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Advocates Seek Progress on Preeclampsia Biomarker Development

September 25, 2020 – Melbourne, FL –– The Preeclampsia Foundation is urgently calling for the development of biomarker tests for simple, rapid, and accurate diagnosis and prediction of preeclampsia, a life-threatening hypertensive disorder of pregnancy. This call to action recognizes the roles of various stakeholders and builds upon the work the Foundation and other forward thinkers have accomplished, bringing biomarkers closer to reality here in the United States.

Biomarkers are powerful laboratory tools that can be used to detect or predict pathology, often before signs and symptoms are present. These unique biological products are found throughout the body and may be quantifiable by a simple blood, urine, or even a saliva test at various points in pregnancy. There are several important benefits to introducing biomarkers: 1) Screening pregnant women for pre-symptomatic disease to enable interventional research studies, accelerating progress toward therapeutic drugs or biologics; 2) Determining disease severity and risk stratifying women to improve surveillance and management, such as timing of delivery; and 3) Reducing costs associated with short and long term medical care by eliminating unnecessary testing, surveillance, and unnecessary iatrogenic births.

“Sadly, healthcare providers have limited tools to diagnose preeclampsia," says Eleni Tsigas, CEO. “Blood pressure, proteinuria, maternal symptoms, and basic blood chemistries are highly variable, nonspecific and poorly predictive of outcomes. Limited diagnostic tools mean babies are delivered prematurely when perhaps they didn’t need to be. On the opposite side of the spectrum are mothers whose care should have been managed more aggressively. This syndrome is complex. If we are going to improve the care and treatment of preeclampsia, providers need more sophisticated tools.”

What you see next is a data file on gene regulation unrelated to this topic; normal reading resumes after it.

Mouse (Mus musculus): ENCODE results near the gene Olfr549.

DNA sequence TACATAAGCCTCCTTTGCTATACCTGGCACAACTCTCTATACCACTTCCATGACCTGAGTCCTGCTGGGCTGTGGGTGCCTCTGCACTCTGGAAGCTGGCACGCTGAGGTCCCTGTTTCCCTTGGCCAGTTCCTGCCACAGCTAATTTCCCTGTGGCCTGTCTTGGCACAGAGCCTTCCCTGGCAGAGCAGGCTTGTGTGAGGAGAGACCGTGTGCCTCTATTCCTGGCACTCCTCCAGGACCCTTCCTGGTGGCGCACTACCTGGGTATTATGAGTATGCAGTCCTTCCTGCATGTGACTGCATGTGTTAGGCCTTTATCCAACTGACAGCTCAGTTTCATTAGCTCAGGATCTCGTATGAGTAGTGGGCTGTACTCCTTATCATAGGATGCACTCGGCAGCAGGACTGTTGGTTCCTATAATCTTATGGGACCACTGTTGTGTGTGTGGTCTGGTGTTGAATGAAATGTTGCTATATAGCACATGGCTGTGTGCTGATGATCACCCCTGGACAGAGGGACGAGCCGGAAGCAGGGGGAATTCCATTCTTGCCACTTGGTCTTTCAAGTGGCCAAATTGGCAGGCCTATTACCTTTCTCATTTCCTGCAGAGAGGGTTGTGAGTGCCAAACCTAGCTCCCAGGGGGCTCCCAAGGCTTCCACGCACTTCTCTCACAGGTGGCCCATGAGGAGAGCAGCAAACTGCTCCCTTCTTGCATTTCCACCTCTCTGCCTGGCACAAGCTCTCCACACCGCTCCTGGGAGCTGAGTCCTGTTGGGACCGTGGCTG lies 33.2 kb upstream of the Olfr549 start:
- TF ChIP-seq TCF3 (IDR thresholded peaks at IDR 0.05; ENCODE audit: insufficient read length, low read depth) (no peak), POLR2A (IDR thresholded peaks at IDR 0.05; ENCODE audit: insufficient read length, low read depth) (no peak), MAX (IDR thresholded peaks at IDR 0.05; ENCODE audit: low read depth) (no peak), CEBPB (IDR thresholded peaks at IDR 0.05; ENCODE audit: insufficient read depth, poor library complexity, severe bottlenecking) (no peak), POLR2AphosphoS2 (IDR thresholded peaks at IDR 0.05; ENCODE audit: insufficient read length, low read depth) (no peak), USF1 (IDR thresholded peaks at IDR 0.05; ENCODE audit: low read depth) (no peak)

Advocating for biomarkers is not new for the Foundation, which held its first biomarker consortium in 2012, bringing together key stakeholders to advance the field, identifying barriers as well as strategies to overcome them. Today, the Foundation calls upon leaders in research, industry, regulatory bodies, policy makers, professional societies, and eventually payers to engage and address this call to action, removing barriers and accelerating the development and adoption of biomarkers to improve screening and diagnosis of hypertensive and placental disorders of pregnancy.

Read the entire statement here and join the call to action by signing a petition here.

About Preeclampsia

Preeclampsia, a hypertensive disorder of pregnancy, affects about 1 in every 12 U.S. pregnancies. It is a leading cause of premature birth and maternal and infant death, taking the lives of 70,000 women and 500,000 babies worldwide each year. The estimated cost of preeclampsia in the United States was $2.18 billion dollars in 2012, three times more than a normal pregnancy.  The incidence of preeclampsia – especially in its most severe form – has been increasing, with unacceptable racial and ethnic disparities.  It occurs sometime after the twentieth week of pregnancy and up to six weeks postpartum. Many of the signs and symptoms can be mistaken for normal discomforts of pregnancy.

About the Preeclampsia Foundation

The Preeclampsia Foundation is a U.S.-based 501(c)(3) patient advocacy organization established in 2000 to improve the outcomes of hypertensive disorders of pregnancy by educating, supporting, and engaging the community, improving healthcare practices, and finding a cure. We envision a world where preeclampsia and related hypertensive disorders of pregnancy no longer threaten the lives of mothers and their babies. Visit www.preeclampsia.org.

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